IT IS an intrinsic characteristic of a cartoon that it should evoke a smile in the viewer. If executed well it doesn't dither and fall without an accompanying text; the illustration is strong enough to stand-alone. And so it is that ahead of the release of `Lanthenbatheriyile Luthiniakal,' the first novel by short story writer N. S. Madhavan, the illustrations that go with the book were up on display.
Offering visual relief to a text that is woven in the backdrop of incidents in the life of Kochi is a series of illustrations done by Delhi-based cartoonist, Bonny Thomas. For three days the black and white pictures adorned the walls of Durbar Hall, where meandering visitors were transported to different eras covering random time spans, or witness to scenes which remarkably capture the vitality of an ordinary people.
Bonny Thomas, himself a resident of Ponjikkara till he left for greener pastures in New Delhi where he works as a cartoonist for The Economic Times, says he scrupulously researched the history of the area before he sat down to do the illustrations. His explorations yielded delightful results; a map of an imaginary island where the novel is enacted (possibly Ponjikkara village on Mulavukad island) of a rag tag band as it plays `Sa Re Jahan Se Achha,' warriors dressed as Roman legionaries, and stately women in ceremonial finery as they sashay down the hallway carrying pots, candles and flowers. The book doesn't claim to be a historical guideline, and Bonny Thomas makes bold interpretations of little known or invented incidents.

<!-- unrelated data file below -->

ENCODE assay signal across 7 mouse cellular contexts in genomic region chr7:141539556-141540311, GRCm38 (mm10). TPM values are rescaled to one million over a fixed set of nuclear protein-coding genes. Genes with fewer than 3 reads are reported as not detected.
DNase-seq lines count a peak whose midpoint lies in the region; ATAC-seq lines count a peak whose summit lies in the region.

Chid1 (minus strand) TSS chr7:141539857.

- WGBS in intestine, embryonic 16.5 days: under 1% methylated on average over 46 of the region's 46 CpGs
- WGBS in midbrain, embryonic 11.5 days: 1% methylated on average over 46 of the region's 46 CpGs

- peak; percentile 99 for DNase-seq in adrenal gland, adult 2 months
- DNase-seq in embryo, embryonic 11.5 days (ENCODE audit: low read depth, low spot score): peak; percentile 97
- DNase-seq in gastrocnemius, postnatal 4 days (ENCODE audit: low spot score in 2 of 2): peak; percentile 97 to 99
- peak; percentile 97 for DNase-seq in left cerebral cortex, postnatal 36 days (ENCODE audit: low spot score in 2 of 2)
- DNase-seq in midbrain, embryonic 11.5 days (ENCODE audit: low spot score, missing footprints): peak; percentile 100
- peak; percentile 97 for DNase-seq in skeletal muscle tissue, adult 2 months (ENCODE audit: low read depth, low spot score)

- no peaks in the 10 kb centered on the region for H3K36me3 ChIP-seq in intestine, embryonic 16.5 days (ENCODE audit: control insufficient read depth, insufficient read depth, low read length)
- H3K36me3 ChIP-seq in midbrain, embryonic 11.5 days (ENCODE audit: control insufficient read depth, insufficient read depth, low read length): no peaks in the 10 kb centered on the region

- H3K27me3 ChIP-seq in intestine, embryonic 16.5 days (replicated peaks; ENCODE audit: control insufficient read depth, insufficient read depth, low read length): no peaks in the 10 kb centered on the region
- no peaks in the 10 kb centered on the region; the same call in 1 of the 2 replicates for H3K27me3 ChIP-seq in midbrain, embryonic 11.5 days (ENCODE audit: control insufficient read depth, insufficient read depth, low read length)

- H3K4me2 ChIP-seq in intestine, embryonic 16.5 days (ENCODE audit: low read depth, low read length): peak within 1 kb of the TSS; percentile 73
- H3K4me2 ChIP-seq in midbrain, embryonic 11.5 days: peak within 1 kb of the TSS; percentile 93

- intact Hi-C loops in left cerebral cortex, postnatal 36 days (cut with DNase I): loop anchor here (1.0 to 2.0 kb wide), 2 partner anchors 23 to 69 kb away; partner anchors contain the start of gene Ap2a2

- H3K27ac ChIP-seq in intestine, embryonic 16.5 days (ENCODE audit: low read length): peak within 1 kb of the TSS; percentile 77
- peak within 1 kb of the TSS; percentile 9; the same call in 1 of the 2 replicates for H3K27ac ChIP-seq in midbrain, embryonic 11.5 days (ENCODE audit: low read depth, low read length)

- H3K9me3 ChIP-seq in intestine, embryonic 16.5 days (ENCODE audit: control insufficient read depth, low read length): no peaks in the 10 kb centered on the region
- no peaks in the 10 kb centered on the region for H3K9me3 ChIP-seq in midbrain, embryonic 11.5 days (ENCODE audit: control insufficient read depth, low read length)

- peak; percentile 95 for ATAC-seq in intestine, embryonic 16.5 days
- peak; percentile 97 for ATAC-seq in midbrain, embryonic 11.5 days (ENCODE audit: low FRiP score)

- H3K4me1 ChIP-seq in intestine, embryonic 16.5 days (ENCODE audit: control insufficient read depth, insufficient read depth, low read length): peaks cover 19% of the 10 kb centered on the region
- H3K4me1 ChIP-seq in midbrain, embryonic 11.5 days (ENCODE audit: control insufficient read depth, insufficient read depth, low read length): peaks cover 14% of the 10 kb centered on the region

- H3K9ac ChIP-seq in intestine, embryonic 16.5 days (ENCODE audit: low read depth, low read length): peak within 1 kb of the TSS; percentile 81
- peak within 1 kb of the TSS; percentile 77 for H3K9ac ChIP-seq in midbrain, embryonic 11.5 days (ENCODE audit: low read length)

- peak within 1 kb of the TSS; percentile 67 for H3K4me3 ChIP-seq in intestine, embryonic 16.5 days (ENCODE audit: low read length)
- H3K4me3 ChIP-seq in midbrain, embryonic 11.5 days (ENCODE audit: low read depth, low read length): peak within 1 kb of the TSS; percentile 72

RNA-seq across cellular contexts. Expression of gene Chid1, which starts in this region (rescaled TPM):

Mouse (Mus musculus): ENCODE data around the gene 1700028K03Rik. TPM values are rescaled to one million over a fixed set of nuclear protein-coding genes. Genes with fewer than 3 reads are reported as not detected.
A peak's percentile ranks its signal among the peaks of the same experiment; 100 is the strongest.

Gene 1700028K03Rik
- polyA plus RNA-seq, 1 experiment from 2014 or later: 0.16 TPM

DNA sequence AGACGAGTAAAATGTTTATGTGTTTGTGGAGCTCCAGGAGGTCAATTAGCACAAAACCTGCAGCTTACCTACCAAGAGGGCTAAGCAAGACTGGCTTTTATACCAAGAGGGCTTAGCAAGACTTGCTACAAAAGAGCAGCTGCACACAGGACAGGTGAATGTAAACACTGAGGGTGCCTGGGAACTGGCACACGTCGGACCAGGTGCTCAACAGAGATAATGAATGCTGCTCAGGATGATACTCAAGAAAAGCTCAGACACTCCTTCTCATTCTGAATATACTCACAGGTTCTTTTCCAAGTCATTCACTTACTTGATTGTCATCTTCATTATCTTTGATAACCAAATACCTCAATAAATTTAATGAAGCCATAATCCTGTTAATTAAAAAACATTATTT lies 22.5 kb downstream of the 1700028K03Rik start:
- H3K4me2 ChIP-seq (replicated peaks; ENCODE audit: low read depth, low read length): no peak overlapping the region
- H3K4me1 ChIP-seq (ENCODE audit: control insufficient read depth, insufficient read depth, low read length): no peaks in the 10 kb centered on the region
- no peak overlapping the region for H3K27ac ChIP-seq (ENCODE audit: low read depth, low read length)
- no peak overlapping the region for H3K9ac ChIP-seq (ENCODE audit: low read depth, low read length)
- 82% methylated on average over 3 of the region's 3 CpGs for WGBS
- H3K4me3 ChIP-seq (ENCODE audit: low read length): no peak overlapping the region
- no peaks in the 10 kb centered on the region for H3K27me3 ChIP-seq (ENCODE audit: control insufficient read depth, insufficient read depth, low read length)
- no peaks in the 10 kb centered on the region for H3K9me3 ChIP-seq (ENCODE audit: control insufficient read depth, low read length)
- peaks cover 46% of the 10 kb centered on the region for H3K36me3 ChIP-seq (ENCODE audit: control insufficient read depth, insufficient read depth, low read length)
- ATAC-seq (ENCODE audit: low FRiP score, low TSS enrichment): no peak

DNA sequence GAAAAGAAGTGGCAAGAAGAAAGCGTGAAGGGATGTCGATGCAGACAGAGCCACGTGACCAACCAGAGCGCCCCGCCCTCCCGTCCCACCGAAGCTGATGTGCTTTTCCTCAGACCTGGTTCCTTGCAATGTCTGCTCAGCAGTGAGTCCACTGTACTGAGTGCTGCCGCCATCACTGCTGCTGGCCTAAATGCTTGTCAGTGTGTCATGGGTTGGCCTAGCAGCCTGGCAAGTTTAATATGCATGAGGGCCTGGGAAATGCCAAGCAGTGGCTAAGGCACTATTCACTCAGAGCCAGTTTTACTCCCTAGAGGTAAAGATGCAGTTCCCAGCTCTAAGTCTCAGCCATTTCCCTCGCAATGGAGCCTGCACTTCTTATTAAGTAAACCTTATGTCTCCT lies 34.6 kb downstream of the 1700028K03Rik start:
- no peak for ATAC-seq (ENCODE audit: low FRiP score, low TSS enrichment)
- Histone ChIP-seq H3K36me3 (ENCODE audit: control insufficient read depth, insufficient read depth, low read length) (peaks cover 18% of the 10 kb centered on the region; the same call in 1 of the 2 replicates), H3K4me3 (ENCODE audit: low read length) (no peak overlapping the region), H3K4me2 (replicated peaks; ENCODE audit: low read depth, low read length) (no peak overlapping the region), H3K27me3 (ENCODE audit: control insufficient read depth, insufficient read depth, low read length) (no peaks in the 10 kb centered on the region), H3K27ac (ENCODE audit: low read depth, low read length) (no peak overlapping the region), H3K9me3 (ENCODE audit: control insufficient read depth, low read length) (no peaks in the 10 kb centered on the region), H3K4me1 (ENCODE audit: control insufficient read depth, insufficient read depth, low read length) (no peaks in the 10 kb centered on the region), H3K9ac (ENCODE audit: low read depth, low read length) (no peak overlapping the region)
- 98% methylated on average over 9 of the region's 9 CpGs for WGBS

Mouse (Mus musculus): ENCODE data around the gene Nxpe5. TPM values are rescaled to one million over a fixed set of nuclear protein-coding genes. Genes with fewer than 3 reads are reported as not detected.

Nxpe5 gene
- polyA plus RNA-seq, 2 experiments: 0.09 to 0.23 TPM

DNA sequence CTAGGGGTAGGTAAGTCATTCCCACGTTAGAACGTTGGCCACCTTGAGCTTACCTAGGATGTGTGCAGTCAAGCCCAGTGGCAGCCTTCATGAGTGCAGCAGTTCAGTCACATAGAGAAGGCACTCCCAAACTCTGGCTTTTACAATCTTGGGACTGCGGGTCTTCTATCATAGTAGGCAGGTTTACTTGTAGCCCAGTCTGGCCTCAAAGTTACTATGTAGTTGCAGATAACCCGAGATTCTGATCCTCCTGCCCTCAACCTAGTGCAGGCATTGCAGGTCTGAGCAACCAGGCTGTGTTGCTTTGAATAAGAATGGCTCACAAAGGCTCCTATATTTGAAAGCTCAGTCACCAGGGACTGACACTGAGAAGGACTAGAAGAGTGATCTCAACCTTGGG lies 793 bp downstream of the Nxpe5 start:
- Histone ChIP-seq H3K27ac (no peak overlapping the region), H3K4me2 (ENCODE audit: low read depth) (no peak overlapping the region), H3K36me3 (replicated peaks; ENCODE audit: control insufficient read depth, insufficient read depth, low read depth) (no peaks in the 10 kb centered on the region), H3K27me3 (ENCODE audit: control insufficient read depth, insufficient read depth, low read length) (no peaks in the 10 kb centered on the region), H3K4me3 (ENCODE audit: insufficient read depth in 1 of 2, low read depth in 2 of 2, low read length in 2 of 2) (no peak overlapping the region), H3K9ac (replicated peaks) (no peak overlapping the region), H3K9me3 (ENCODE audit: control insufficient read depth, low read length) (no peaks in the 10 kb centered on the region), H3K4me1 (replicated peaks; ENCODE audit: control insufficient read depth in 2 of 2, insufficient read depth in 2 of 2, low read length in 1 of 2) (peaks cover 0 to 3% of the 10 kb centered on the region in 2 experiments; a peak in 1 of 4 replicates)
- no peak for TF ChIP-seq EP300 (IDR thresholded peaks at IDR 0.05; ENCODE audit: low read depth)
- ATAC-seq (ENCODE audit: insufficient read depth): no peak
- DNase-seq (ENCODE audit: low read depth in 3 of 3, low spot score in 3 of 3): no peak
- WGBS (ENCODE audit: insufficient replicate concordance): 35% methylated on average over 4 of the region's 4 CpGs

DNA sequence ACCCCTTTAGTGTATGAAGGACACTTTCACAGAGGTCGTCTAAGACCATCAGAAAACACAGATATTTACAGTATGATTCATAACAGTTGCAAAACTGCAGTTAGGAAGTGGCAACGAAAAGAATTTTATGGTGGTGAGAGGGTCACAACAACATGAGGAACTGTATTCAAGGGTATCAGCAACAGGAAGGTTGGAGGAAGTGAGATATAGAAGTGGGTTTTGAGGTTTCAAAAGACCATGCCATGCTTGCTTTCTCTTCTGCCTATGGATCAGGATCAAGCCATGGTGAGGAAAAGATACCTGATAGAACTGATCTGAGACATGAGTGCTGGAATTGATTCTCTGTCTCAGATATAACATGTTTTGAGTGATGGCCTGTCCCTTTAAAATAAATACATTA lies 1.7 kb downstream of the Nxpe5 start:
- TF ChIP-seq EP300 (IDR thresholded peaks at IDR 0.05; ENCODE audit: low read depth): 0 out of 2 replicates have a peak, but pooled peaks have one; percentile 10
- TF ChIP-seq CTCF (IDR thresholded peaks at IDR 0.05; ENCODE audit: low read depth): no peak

Exaggerated strokes and the use of humour in no way depreciate the intellectual content of a book; on the contrary it breaks the monotony of text and adds to its instructional power. Bonny Thomas's pen drawing is slick and it takes him only a few, simple lines to subtly express his thoughts. One cannot help trace easy references to well-known cartoons of Gaul in his pictures, which show Roman warriors.
The exhibition was put together by the Centre for Studies in Culture and Heritage of Cochin in keeping with its ongoing concern of reviving an interest in Kochi's unique cultural background.
Send this article to Friends by